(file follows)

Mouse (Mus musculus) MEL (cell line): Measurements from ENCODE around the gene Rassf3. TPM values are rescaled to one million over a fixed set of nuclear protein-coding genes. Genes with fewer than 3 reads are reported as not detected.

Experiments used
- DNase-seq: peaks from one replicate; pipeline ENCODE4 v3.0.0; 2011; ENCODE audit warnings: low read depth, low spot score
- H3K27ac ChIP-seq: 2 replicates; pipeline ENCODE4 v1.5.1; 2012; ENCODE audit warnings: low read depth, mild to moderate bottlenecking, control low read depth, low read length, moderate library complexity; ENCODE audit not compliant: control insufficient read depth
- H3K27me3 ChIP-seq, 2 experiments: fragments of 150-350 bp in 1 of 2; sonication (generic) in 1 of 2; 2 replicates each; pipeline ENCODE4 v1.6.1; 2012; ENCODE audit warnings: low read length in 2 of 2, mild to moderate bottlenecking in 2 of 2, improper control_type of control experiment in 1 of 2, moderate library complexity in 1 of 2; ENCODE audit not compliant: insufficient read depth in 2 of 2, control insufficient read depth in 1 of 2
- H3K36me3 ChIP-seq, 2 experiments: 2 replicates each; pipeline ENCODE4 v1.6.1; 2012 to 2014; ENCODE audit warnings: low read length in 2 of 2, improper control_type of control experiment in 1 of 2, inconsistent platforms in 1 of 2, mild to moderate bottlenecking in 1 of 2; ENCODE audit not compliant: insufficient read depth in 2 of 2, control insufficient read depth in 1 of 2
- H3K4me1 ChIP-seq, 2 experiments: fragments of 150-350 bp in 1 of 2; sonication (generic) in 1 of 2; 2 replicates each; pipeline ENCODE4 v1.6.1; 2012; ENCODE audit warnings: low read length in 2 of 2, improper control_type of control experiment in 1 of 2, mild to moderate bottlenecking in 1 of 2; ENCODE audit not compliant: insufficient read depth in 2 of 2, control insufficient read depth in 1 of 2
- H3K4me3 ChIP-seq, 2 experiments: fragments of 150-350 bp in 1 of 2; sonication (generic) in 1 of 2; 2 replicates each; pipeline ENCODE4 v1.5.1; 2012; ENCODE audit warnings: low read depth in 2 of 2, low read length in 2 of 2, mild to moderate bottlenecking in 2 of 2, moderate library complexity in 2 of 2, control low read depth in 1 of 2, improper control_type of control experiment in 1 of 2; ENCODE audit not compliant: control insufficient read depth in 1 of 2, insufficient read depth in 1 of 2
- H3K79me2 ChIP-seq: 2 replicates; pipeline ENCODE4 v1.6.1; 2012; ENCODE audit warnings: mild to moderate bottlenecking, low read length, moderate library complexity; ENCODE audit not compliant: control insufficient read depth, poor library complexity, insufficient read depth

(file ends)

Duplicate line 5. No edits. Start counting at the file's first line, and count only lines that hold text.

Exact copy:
- H3K27me3 ChIP-seq, 2 experiments: fragments of 150-350 bp in 1 of 2; sonication (generic) in 1 of 2; 2 replicates each; pipeline ENCODE4 v1.6.1; 2012; ENCODE audit warnings: low read length in 2 of 2, mild to moderate bottlenecking in 2 of 2, improper control_type of control experiment in 1 of 2, moderate library complexity in 1 of 2; ENCODE audit not compliant: insufficient read depth in 2 of 2, control insufficient read depth in 1 of 2